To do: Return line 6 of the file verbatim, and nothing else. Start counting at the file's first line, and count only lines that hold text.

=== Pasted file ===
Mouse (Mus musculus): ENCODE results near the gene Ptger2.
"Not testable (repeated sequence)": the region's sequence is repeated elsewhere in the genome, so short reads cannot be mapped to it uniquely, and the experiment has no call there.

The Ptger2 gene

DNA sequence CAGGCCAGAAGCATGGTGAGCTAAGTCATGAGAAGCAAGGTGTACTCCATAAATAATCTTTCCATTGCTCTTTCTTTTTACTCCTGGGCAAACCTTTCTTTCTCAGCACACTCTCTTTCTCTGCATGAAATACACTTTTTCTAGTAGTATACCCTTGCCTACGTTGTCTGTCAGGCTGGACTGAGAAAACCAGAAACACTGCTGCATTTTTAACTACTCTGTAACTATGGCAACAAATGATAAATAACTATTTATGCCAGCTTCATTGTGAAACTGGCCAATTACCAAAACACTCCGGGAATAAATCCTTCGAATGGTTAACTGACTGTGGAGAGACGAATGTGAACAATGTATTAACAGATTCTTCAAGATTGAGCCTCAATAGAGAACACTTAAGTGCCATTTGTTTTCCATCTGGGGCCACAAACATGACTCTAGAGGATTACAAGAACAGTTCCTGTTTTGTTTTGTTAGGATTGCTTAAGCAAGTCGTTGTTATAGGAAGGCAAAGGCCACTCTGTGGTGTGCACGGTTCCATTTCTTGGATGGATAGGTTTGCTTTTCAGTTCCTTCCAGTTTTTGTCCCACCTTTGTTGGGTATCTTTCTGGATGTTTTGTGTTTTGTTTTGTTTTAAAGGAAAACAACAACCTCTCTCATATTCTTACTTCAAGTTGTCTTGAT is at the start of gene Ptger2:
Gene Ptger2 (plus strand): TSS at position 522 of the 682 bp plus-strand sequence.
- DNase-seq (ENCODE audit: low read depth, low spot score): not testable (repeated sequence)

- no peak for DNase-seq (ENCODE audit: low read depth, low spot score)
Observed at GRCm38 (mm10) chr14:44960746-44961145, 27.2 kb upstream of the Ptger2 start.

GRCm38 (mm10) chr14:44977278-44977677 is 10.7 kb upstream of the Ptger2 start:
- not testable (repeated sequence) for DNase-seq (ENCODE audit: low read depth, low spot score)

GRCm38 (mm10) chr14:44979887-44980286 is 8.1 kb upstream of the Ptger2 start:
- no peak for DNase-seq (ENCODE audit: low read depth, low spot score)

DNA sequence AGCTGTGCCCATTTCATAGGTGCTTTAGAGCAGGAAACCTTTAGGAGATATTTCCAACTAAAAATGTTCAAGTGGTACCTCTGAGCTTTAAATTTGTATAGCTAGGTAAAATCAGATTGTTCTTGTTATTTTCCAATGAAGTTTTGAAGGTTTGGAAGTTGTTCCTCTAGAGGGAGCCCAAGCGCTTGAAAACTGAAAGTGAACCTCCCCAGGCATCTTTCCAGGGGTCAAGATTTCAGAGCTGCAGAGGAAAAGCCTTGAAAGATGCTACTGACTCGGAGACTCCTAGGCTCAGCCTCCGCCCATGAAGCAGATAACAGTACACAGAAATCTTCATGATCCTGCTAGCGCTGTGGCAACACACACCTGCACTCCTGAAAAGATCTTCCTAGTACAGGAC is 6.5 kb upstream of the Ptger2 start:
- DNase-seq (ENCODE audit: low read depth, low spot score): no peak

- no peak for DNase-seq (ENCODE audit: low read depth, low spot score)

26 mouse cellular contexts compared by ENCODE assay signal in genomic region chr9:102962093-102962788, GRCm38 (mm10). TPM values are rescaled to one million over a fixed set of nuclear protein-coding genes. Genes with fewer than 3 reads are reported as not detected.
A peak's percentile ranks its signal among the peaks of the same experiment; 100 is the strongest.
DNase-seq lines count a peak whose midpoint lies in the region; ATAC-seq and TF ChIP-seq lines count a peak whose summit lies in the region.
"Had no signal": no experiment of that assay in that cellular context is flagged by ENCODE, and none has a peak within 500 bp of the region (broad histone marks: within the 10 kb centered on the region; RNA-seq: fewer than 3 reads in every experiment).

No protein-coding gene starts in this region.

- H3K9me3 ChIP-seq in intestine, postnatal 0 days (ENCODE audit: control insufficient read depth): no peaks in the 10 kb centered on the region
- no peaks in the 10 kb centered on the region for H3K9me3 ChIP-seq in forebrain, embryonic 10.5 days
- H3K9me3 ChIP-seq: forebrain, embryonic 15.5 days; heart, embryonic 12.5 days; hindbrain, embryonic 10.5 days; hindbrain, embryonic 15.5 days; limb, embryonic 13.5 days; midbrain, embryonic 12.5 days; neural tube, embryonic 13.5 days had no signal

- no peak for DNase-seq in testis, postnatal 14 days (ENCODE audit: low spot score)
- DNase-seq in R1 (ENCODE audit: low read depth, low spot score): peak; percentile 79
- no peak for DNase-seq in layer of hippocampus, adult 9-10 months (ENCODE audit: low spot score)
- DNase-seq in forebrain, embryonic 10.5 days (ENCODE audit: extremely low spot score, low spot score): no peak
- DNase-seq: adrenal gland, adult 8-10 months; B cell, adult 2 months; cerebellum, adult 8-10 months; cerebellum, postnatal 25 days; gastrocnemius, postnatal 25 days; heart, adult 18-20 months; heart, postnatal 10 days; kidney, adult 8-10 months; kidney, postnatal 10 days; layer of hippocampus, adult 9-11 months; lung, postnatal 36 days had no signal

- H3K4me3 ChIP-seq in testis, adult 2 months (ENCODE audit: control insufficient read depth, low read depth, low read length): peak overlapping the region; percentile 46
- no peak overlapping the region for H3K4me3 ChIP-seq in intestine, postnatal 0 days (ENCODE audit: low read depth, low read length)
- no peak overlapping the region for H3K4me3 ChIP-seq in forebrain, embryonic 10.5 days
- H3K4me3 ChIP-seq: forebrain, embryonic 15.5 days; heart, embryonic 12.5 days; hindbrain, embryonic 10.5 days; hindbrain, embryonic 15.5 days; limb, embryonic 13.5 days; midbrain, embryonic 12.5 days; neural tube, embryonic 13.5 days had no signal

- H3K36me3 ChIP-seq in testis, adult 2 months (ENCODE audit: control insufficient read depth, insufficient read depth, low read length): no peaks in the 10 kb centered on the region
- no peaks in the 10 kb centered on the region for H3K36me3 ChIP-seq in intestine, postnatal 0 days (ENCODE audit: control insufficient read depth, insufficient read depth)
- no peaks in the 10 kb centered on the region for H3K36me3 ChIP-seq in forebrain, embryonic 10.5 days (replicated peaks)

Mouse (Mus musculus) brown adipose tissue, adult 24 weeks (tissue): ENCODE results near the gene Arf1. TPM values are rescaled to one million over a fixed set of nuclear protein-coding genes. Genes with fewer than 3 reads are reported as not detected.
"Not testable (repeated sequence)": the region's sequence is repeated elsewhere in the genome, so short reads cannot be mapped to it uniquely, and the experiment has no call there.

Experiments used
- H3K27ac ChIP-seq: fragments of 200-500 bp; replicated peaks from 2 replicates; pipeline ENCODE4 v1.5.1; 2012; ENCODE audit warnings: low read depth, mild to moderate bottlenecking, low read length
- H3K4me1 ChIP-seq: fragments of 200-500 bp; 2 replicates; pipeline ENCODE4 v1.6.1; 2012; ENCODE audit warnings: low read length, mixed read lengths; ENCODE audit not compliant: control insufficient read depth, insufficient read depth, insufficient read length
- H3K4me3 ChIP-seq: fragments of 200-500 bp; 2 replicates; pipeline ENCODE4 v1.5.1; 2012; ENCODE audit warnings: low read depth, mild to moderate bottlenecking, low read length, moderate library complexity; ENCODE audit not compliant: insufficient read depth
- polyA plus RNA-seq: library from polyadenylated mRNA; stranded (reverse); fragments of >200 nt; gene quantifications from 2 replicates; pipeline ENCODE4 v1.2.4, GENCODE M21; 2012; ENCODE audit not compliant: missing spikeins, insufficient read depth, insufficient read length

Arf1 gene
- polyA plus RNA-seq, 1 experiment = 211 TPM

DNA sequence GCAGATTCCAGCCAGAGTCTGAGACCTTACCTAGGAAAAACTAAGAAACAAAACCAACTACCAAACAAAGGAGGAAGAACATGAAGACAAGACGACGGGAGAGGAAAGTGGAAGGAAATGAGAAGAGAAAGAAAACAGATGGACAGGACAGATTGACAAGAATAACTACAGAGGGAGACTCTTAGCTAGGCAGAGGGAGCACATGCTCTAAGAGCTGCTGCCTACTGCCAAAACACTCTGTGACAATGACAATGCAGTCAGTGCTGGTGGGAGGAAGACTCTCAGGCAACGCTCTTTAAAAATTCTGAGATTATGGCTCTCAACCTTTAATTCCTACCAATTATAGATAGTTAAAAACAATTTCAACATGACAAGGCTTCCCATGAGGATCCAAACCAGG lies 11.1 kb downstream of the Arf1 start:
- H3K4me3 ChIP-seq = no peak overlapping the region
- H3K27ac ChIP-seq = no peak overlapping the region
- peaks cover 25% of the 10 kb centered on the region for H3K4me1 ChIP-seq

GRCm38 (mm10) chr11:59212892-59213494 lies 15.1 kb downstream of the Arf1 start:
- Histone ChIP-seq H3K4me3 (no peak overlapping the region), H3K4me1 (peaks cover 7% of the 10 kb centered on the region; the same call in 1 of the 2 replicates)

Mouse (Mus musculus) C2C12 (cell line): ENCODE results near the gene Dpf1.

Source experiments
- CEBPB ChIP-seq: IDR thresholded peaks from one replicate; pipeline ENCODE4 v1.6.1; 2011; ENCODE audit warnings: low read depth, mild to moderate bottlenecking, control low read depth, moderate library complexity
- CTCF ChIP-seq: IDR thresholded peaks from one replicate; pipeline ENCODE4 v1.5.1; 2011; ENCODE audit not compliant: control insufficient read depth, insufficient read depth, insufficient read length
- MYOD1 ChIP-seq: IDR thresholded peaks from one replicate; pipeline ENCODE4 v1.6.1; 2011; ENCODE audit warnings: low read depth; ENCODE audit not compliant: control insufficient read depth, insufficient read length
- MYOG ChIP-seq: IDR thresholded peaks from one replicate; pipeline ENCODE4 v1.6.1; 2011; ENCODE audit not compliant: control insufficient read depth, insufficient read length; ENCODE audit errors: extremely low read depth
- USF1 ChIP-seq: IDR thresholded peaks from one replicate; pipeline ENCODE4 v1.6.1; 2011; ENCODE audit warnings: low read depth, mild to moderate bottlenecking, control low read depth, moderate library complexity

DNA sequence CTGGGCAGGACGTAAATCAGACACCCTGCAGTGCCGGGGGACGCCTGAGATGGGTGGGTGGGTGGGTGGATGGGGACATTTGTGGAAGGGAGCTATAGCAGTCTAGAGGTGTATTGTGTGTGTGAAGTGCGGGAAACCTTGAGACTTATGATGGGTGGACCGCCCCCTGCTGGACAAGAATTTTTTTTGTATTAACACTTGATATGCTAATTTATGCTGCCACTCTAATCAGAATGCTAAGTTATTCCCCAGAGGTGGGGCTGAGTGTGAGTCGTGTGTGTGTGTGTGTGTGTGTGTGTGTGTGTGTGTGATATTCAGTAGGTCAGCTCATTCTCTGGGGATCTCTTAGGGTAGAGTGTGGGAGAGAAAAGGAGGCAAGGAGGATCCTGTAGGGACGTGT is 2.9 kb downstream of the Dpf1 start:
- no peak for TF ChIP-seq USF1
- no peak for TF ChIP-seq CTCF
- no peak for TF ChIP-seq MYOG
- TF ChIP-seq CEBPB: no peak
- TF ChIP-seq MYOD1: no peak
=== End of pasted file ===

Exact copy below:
- DNase-seq (ENCODE audit: low read depth, low spot score): not testable (repeated sequence)